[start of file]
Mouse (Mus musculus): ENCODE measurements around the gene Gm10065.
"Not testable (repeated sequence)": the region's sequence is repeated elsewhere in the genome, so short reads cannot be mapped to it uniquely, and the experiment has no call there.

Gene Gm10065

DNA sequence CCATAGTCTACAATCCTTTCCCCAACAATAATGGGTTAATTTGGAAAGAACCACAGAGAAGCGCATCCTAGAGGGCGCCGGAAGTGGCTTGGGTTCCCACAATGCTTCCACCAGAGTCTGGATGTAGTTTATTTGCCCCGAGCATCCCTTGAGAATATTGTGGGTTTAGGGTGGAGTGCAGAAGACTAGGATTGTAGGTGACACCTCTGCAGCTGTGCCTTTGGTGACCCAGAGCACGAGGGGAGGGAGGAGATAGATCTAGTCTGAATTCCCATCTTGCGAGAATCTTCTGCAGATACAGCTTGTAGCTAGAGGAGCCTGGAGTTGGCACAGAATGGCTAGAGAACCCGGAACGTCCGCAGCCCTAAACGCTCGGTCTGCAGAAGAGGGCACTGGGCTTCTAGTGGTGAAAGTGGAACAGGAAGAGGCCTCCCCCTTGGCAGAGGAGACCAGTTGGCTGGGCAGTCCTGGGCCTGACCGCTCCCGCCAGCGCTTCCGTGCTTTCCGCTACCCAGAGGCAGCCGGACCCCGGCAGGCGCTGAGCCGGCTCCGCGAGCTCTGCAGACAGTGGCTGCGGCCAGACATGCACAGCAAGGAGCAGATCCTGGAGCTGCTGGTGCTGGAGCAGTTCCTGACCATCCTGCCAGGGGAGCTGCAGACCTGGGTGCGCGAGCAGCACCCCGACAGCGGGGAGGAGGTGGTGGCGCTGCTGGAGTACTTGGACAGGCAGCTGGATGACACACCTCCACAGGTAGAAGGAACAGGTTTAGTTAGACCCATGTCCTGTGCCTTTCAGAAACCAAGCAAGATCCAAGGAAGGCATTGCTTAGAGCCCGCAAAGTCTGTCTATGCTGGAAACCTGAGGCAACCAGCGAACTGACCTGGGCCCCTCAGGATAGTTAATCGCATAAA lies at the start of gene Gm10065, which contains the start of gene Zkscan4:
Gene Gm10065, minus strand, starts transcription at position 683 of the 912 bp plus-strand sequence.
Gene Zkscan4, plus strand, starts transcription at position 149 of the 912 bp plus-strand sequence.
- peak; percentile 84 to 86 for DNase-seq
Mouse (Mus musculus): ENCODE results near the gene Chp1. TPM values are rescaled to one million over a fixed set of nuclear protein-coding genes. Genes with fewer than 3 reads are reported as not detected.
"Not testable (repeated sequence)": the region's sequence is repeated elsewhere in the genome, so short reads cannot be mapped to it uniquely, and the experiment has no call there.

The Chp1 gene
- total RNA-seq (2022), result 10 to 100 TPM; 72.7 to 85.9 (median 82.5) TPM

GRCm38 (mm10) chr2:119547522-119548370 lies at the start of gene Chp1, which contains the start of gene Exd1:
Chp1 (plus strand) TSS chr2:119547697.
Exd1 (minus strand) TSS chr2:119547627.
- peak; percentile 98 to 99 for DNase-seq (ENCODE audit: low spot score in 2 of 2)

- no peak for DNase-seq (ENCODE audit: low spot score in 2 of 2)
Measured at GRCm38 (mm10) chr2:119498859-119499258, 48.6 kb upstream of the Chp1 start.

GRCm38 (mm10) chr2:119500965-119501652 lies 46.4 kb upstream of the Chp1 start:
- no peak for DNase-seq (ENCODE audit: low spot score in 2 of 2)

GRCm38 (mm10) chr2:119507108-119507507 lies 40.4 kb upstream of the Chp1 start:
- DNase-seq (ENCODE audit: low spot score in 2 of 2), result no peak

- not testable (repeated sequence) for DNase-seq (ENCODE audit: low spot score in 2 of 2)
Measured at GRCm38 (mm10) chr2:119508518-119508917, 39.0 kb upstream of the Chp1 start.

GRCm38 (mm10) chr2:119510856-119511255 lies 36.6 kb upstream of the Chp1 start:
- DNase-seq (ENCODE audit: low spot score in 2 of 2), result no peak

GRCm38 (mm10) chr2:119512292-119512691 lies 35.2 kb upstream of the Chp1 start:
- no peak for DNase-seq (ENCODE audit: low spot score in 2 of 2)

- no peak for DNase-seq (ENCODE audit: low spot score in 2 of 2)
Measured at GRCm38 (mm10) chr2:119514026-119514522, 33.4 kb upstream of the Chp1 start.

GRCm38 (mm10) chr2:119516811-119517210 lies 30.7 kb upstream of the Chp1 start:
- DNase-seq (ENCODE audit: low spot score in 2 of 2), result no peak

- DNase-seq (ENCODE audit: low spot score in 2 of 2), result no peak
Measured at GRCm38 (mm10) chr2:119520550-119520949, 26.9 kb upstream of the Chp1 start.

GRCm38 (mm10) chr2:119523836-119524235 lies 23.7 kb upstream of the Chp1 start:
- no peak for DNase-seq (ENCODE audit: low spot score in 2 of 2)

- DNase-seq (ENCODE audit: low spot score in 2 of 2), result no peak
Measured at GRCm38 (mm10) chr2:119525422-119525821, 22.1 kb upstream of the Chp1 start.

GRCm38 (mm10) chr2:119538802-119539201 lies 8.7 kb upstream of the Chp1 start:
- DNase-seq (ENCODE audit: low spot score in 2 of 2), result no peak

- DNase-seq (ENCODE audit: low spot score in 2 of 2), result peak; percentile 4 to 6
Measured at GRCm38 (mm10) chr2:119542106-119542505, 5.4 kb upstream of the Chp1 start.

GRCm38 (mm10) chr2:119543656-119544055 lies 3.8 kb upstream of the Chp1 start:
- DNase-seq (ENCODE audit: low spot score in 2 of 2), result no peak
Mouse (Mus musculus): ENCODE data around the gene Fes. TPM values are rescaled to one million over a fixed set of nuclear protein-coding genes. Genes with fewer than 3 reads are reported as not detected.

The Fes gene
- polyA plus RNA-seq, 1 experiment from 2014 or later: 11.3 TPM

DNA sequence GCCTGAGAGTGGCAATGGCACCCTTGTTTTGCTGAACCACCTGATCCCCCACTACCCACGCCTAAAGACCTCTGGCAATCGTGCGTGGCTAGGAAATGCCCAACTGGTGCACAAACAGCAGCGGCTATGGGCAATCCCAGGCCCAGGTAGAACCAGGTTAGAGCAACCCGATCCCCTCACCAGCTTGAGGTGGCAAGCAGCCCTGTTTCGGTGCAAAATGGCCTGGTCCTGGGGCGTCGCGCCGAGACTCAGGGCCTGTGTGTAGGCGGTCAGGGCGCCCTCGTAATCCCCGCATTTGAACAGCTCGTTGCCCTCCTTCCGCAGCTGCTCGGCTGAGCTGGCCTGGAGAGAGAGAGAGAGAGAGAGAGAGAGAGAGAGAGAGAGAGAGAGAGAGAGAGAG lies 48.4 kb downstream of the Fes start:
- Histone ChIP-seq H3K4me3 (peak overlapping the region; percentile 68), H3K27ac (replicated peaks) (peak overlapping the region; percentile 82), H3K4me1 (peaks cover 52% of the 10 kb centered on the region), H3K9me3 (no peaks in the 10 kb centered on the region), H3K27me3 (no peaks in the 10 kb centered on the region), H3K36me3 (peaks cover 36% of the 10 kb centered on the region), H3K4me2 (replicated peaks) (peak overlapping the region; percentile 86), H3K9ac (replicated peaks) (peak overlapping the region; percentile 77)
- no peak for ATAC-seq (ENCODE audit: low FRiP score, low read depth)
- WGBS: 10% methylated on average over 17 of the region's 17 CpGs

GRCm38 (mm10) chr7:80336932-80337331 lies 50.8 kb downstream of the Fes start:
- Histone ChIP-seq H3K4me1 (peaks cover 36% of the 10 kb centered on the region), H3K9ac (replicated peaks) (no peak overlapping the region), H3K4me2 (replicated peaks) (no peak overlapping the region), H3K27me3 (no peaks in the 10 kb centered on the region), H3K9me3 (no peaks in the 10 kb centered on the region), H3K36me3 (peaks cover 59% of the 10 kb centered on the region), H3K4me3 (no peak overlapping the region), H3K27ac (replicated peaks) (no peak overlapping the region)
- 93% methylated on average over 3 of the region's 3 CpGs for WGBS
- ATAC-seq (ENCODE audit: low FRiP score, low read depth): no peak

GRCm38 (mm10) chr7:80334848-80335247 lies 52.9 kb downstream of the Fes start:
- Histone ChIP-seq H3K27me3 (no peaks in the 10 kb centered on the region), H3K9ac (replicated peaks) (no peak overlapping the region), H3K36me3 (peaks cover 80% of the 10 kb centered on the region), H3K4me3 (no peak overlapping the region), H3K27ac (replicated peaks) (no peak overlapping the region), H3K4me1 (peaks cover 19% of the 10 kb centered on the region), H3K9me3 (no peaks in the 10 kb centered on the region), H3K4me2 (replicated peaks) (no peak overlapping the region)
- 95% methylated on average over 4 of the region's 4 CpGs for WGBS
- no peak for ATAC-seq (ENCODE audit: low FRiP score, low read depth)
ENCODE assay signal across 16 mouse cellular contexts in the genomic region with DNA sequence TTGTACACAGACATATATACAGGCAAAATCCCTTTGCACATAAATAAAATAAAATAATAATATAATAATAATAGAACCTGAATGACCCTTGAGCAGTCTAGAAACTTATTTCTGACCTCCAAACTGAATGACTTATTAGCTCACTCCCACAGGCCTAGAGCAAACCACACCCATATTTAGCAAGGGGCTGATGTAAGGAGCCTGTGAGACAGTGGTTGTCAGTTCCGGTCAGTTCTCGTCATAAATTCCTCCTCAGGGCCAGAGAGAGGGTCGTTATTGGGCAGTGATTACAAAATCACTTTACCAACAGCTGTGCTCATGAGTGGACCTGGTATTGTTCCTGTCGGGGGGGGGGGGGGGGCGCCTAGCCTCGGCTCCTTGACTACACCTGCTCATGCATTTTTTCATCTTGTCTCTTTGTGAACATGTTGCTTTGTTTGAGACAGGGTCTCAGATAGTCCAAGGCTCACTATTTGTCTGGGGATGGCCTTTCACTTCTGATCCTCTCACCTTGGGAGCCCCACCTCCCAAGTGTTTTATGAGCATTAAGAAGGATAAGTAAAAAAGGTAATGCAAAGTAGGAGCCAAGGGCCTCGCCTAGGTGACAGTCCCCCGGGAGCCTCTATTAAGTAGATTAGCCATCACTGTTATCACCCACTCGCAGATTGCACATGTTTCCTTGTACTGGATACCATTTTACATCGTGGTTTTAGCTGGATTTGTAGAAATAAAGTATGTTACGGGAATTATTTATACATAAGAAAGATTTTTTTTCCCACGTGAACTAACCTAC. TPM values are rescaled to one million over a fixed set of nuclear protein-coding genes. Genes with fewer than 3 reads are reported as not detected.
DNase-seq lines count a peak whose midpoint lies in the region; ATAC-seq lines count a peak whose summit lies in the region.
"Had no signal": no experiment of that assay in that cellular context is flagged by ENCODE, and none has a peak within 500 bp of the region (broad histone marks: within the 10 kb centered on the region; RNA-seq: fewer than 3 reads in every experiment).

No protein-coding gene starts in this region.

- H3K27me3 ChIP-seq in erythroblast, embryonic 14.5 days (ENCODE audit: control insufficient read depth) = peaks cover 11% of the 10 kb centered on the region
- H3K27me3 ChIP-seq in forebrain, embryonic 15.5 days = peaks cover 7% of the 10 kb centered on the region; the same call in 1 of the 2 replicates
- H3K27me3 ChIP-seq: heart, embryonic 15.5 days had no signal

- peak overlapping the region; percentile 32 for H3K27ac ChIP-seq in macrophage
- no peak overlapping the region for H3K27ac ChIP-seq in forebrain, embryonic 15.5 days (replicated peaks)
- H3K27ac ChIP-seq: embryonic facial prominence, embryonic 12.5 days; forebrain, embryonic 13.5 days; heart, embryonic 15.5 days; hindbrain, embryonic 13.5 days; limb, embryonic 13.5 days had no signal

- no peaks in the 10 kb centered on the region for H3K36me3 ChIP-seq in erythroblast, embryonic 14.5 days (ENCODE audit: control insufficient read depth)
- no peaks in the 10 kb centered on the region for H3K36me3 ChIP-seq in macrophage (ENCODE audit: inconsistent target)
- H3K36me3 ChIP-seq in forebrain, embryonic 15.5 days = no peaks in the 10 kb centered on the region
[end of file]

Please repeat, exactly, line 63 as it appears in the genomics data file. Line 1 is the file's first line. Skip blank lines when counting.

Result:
- H3K27me3 ChIP-seq in erythroblast, embryonic 14.5 days (ENCODE audit: control insufficient read depth) = peaks cover 11% of the 10 kb centered on the region